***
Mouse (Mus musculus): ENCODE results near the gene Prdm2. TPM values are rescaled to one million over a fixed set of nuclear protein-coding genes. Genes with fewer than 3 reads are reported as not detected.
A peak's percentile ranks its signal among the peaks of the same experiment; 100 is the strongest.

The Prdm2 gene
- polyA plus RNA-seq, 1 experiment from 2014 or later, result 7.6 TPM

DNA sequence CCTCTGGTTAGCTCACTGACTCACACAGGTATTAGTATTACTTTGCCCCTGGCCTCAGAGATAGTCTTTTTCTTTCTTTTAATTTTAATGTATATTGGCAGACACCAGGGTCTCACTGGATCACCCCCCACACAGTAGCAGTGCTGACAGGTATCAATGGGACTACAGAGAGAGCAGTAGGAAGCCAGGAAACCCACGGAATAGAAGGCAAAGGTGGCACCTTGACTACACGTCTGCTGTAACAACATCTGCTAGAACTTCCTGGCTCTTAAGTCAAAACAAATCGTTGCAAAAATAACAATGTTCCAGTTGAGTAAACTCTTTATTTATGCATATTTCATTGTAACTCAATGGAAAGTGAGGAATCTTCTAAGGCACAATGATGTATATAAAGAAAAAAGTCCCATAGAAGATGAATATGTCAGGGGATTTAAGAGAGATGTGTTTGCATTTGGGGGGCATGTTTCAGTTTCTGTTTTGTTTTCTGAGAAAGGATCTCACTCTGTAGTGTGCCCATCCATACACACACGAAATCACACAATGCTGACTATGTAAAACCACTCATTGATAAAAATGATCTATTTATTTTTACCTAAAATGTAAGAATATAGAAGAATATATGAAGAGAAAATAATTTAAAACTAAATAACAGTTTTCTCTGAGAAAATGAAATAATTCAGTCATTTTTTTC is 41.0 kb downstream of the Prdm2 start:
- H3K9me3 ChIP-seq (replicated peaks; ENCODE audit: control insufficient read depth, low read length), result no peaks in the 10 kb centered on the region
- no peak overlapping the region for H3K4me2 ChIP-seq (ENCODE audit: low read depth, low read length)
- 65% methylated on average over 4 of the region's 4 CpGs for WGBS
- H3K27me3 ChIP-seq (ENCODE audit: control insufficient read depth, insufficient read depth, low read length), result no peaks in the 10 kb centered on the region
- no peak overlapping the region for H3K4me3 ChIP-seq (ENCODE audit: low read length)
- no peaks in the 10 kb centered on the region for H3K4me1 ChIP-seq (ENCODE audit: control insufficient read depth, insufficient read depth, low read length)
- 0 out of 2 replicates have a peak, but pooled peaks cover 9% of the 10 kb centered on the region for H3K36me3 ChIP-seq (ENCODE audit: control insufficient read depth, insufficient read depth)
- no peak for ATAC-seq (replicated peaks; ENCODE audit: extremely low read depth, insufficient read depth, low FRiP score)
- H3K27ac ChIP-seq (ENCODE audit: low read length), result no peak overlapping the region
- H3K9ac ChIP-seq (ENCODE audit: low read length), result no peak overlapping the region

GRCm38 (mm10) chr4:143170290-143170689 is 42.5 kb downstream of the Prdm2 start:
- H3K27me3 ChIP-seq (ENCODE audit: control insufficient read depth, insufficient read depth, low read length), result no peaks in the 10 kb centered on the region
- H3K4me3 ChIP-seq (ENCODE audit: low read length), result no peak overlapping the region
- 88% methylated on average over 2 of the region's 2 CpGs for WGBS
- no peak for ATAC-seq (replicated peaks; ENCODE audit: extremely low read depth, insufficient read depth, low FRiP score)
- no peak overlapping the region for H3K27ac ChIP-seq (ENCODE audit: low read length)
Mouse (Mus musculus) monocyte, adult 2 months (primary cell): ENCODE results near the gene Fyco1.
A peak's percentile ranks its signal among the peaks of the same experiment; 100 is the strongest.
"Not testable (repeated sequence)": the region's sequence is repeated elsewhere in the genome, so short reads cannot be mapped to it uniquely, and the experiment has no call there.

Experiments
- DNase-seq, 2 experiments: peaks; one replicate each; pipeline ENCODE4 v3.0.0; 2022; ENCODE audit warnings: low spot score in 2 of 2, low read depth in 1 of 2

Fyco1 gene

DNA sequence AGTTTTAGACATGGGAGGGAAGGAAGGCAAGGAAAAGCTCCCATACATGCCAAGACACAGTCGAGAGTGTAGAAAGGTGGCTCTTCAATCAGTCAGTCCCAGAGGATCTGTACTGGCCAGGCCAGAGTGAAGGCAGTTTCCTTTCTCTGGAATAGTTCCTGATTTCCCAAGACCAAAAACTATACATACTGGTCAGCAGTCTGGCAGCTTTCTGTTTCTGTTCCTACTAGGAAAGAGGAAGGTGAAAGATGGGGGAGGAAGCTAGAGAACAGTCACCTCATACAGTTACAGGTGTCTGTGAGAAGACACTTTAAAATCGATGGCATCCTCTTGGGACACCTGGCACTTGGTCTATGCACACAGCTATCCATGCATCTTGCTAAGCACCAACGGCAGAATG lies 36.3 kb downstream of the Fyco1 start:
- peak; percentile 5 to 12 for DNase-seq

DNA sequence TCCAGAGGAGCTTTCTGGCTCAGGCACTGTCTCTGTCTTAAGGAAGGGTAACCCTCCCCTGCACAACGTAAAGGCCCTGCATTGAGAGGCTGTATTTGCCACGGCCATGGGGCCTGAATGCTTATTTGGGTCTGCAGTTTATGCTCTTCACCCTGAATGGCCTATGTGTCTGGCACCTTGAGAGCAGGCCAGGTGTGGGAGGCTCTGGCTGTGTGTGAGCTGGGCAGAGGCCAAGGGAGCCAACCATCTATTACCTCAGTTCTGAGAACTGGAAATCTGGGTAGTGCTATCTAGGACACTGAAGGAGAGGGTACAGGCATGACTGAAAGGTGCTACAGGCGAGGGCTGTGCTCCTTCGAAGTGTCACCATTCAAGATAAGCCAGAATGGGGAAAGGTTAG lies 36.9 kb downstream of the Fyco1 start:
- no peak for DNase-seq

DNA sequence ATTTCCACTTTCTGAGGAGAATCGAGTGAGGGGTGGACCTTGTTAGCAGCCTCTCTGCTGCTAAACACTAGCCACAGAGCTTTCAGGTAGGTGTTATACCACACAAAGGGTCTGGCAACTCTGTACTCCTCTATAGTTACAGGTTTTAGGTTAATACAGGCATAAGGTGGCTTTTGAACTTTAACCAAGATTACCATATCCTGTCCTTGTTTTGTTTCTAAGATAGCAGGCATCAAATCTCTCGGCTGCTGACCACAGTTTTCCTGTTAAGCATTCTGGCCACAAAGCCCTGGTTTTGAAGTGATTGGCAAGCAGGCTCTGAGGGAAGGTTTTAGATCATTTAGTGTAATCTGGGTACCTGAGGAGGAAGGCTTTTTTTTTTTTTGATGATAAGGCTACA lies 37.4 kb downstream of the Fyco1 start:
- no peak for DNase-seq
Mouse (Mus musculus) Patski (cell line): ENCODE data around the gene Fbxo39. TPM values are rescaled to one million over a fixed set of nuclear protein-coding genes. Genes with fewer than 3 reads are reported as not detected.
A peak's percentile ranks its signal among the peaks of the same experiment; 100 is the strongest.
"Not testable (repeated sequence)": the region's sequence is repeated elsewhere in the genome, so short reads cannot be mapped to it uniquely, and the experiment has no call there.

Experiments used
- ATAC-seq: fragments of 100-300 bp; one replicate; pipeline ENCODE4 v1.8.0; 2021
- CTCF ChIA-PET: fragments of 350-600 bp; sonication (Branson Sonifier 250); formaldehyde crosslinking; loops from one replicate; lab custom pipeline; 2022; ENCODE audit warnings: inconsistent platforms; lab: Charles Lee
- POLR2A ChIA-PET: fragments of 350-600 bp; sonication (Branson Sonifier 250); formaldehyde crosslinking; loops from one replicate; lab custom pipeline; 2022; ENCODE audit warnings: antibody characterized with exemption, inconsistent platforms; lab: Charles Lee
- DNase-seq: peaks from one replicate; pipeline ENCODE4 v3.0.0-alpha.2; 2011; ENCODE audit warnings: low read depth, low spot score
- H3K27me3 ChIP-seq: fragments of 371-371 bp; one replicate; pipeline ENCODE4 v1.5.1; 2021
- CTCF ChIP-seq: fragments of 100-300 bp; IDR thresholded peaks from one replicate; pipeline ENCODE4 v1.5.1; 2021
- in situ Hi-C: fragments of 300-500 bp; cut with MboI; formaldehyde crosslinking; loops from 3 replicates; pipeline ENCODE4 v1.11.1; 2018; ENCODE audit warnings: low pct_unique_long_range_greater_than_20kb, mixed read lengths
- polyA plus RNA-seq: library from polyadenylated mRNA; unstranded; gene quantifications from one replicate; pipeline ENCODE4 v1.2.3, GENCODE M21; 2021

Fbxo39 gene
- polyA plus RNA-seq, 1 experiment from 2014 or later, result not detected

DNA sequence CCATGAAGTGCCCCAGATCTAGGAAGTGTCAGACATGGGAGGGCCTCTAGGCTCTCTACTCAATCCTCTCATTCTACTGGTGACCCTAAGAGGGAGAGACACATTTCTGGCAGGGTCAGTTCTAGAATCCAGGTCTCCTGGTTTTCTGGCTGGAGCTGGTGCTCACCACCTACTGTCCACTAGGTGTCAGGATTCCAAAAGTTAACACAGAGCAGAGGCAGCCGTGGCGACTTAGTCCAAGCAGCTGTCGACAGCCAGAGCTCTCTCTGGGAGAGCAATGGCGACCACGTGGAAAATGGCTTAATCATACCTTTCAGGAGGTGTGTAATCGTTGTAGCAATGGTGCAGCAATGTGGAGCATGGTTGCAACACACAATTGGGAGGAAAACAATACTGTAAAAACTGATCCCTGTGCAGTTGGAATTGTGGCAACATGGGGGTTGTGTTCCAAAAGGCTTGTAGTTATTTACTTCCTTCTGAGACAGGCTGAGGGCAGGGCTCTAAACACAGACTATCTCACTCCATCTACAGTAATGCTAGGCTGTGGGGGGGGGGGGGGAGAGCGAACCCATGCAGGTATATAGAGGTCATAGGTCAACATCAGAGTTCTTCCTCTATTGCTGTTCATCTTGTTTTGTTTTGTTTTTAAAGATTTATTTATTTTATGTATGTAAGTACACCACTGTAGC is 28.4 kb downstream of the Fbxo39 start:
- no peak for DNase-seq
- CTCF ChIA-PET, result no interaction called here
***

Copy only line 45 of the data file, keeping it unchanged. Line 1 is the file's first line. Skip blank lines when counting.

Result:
- polyA plus RNA-seq: library from polyadenylated mRNA; unstranded; gene quantifications from one replicate; pipeline ENCODE4 v1.2.3, GENCODE M21; 2021